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Japan decides to extend the life of nuclear reactors


In order to reduce dependence on oil and gas and to achieve climate protection goals, nuclear power plants in Japan will be able to run indefinitely in the future. Parliament passed a corresponding law – despite the danger of earthquakes.

After the Fukushima nuclear disaster, the government in Japan shut down the nuclear reactors in the country. Now they are to be connected to the network again, and their running time is to be extended. Parliament has enacted a law that no longer limits service life to 60 years – but potentially allows unlimited service lives.

CO2 emissions should be reduced

On the one hand, the resource-poor country, like Germany, wants to reduce its dependence on oil and gas imports. On the other hand, Japan wants to achieve its climate protection goals: CO2 emissions are to be reduced to zero by 2050. The use of renewable energies is to be expanded for this purpose.

At the same time, nuclear power is seen as essential – notwithstanding the threat of earthquakes and the 2011 Fukushima nuclear disaster. Of Japan’s 33 operational reactors, only 10 have been reconnected to the grid. Operators have applied for restart permits for other reactors, but this is taking a long time. There is also strong local resistance to restarting nuclear reactors that have been shut down.

A 7.3 magnitude earthquake struck Japan’s Fukushima region.

New reactors are to replace old ones

By 2030, the government wants about 20 to 22 percent of electricity generation to come from nuclear power and 36 to 38 percent from renewable sources. To achieve that goal, nearly 30 reactors would have to be restarted, but that’s unrealistic given the lengthy permitting process and local opposition, the Nikkei Asia newspaper found.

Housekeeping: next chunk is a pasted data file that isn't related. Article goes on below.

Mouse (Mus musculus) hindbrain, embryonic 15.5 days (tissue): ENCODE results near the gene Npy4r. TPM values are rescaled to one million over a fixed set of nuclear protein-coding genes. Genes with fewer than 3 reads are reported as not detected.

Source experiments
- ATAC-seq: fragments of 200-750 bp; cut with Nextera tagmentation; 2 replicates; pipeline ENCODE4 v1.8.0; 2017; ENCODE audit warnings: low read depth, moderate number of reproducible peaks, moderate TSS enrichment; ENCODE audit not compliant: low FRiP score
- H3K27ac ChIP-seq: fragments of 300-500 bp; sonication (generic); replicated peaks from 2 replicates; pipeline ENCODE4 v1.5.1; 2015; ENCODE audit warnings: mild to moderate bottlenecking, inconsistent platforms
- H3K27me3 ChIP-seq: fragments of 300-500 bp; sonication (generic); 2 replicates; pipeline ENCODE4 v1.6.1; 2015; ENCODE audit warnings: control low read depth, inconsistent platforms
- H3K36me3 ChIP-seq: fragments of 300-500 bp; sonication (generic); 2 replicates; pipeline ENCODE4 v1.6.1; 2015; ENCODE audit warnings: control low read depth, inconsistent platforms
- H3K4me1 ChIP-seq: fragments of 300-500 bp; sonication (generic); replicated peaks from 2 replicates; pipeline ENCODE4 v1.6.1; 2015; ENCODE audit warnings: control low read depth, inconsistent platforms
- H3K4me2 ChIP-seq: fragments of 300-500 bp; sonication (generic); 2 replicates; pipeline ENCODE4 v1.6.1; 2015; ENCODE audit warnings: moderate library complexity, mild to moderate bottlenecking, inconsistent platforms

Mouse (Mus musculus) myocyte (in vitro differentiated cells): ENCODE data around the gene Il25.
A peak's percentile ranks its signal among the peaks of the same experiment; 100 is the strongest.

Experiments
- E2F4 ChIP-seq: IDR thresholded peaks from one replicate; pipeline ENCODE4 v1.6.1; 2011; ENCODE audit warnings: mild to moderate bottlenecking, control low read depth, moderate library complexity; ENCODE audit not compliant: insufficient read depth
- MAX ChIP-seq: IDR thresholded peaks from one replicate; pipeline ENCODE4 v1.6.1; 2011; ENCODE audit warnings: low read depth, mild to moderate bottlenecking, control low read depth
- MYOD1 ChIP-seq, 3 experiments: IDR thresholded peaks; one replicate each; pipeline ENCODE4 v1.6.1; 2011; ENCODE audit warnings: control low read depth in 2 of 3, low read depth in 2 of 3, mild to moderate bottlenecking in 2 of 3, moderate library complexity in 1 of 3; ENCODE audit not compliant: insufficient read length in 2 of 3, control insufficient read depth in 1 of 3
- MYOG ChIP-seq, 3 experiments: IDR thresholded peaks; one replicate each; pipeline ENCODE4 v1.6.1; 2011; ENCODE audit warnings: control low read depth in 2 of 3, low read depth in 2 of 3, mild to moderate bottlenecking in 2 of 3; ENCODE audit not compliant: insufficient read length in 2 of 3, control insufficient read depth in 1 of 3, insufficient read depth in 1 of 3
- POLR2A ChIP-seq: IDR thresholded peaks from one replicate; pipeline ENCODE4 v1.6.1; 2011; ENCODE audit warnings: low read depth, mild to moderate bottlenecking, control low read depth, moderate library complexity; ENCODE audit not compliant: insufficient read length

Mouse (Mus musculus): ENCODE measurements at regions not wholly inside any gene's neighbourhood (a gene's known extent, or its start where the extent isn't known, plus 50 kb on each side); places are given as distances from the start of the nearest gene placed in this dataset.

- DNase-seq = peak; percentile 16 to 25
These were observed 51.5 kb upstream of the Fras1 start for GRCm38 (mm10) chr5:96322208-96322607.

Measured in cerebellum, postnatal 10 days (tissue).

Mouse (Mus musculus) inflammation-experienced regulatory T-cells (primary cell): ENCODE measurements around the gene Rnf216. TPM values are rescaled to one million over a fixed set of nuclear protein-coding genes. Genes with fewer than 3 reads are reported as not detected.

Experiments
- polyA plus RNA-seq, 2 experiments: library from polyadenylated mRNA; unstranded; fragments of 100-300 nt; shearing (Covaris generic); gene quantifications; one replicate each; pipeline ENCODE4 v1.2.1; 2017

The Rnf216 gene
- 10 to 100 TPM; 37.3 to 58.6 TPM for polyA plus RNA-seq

Under the new law, the nuclear regulatory agency will review the condition of reactors after 30 years of operation at least every ten years to ensure the safety of the old facilities. The government’s plans also envisage the construction of new, next-generation nuclear reactors, which are intended to replace the old reactors in the long term.

Fukushima cooling water to be discharged into the sea

Meanwhile, in Japan, a team from the International Atomic Energy Agency is conducting one final check before the country begins dumping large volumes of treated radioactive water from the stricken Fukushima Daiichi nuclear power plant into the sea, a plan opposed by local fishermen and neighboring countries.

The reactors destroyed in the 2011 meltdown still have to be cooled with water that has so far been filtered and stored in hundreds of huge tanks. Because of the overload, the contaminated water is to be filtered and then diluted into the Pacific Ocean. The disposal of the water is currently being prepared.